While Milani says HealthKit could potentially interface with all EHRs, it currently works with only one. "That said, if all the data are organized nicely, the individual could theoretically choose to enter it into his own health record," he says. "In this way, HealthKit offers a convenience factor: Individuals can pick and choose what information to include in their own medical records."

The National Learning Consortium (NLC) offers information to help consumers understand the value of integrating patient-generated health data such as treatment history, symptoms, and lifestyle into their medical records. The data can offer a clearer picture of a patient's overall health by filling in gaps between hospitalizations and office visits. On the provider side, the NLC advises an organizationwide approach that educates patients on how best to submit their data.

"It's very important if we are going to be successful in managing diseases like heart failure, for instance, for patients to become involved in their care," Milani says. "Seeing a physician in her office several times a year is just not enough. Imagine balancing a checkbook only a few times a year. Diabetes and other diseases are ongoing problems. Health care providers need data that are in real time. That's where the real promise of patient-generated health data is, and our government is asking for help with this."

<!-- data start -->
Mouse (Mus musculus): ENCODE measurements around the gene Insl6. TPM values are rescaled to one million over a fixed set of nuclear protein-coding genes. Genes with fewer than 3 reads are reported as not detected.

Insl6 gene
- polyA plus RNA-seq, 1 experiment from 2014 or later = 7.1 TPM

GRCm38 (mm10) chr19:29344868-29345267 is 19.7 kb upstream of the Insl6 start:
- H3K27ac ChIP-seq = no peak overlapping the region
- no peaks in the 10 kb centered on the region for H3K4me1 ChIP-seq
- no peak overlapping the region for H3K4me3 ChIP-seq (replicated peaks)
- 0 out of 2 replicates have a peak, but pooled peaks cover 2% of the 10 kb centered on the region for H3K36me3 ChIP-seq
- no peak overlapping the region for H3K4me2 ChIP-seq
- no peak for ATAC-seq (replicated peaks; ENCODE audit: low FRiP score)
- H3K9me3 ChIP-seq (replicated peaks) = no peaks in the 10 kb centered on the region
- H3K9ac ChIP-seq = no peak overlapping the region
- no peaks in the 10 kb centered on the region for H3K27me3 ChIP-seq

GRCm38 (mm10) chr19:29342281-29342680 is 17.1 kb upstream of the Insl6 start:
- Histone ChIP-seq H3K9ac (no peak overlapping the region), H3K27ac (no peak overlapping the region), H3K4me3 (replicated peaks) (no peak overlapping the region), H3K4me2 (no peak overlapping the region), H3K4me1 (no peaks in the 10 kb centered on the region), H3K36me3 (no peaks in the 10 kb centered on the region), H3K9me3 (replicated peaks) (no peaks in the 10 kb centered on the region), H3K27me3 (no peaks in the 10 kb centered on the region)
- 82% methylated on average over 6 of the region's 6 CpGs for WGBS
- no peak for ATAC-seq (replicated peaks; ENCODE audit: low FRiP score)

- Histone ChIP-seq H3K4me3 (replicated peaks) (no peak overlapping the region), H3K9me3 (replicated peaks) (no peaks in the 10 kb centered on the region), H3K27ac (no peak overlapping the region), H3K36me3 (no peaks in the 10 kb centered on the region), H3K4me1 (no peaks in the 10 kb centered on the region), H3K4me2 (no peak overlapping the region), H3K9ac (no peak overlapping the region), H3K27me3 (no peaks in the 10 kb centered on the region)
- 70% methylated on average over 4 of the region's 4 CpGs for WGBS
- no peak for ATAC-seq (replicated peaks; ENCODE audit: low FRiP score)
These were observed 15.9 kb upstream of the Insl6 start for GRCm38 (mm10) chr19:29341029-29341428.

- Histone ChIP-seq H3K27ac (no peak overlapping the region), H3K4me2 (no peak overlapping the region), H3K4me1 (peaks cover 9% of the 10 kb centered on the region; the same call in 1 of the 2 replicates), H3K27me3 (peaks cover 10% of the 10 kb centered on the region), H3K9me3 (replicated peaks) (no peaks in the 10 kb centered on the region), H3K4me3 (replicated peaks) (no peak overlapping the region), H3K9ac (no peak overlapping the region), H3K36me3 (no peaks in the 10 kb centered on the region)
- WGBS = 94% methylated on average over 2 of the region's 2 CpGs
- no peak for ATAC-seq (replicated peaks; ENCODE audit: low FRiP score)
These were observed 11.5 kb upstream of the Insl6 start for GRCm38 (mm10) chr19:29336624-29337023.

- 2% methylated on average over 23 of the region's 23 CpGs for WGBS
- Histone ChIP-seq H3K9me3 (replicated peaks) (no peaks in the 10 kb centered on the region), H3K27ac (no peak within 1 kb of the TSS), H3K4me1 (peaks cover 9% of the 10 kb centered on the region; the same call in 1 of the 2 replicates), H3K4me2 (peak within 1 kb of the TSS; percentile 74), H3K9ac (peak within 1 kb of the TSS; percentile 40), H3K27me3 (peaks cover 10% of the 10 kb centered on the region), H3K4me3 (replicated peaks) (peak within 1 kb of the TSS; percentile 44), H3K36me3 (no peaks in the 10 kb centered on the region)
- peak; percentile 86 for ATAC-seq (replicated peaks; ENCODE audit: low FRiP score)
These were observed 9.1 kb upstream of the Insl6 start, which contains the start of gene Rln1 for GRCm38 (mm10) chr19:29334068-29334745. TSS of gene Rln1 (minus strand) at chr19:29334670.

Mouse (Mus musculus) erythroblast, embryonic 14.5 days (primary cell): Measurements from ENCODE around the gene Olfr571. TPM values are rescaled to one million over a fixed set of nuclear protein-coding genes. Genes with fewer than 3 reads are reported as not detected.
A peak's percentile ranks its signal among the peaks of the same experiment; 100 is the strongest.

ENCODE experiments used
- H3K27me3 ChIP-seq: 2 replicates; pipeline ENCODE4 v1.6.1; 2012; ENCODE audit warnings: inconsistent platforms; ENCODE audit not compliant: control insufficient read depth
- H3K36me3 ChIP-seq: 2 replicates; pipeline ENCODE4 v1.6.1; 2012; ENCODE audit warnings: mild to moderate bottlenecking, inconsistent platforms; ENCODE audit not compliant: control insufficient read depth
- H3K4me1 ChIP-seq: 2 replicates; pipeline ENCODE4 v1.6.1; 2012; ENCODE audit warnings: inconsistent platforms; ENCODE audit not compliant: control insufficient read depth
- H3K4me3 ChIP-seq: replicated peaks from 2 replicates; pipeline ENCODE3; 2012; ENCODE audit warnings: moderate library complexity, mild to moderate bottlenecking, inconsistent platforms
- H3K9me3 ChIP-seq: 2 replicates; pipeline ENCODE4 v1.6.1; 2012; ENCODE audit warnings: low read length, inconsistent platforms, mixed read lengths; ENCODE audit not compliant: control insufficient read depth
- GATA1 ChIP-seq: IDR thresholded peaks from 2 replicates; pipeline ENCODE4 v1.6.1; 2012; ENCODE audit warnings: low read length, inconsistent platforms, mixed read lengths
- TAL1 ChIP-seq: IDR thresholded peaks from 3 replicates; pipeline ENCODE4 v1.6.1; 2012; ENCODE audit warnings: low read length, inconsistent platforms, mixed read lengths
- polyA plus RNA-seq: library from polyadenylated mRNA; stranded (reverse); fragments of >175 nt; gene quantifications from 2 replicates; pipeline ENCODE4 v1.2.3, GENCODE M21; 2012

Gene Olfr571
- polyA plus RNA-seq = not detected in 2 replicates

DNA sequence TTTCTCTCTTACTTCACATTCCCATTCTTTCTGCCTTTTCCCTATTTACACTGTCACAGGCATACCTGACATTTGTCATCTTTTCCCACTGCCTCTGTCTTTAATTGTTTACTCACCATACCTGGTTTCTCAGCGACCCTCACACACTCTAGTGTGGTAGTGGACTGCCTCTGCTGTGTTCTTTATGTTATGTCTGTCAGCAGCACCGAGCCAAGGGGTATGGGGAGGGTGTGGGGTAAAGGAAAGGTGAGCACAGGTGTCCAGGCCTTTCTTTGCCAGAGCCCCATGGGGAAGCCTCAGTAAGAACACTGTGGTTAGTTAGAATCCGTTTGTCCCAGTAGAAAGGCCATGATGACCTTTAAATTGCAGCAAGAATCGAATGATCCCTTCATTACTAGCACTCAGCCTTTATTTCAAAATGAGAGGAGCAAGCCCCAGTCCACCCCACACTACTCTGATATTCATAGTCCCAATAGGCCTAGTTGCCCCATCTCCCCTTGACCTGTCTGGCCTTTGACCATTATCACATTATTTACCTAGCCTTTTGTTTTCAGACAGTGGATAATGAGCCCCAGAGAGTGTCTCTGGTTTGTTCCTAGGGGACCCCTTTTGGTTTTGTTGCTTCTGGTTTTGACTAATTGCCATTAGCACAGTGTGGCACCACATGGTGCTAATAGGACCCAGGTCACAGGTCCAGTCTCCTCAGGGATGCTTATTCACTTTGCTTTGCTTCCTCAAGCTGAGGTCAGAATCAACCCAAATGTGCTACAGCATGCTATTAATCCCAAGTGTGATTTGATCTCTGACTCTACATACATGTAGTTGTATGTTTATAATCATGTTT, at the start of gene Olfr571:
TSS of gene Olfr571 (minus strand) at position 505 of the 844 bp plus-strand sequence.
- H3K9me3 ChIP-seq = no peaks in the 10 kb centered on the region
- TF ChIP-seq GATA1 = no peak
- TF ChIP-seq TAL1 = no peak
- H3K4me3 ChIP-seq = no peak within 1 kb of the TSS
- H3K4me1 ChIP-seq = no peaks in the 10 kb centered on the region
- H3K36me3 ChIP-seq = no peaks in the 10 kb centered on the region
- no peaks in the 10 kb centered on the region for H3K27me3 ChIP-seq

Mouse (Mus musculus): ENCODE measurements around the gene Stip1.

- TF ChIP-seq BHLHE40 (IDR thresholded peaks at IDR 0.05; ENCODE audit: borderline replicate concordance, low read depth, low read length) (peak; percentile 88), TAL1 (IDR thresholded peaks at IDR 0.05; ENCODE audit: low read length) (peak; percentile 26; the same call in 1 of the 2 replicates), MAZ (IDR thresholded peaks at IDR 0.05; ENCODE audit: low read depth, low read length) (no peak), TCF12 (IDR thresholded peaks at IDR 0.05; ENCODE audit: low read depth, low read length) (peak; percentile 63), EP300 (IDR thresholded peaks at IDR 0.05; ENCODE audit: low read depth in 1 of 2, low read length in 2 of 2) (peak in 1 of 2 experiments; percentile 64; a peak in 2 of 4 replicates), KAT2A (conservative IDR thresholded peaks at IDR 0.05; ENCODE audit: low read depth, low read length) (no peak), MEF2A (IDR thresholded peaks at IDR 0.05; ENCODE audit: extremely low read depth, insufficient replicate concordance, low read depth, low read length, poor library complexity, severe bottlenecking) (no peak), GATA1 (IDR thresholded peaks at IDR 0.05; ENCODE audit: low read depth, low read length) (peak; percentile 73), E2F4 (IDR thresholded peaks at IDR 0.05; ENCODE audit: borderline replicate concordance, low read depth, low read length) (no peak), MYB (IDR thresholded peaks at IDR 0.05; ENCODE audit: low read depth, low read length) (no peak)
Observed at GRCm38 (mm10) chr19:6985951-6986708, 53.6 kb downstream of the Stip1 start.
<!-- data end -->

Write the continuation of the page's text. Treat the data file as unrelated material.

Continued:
"Patient-reported and sensor-generated data are critically important to our goals of precision medicine and health care reform. However, getting there is not straightforward," says Michael S. Blum, MD, chief medical information officer at the University of California, San Francisco. "If you think about examples of things patients are beginning to do—integrating blood pressure, heart rate, glucose levels, and step counts into the record—that creates challenges because there is very little validation of the devices and data, and even less ability to integrate it into clinical workflows. It's not as much of an issue with FDA-approved devices, but when you think of more consumer-oriented devices, there is no real assurance that they are accurate. That's an issue if you are integrating the data into the EHR. You don't want junk data in the record; we need data and information that's reliable."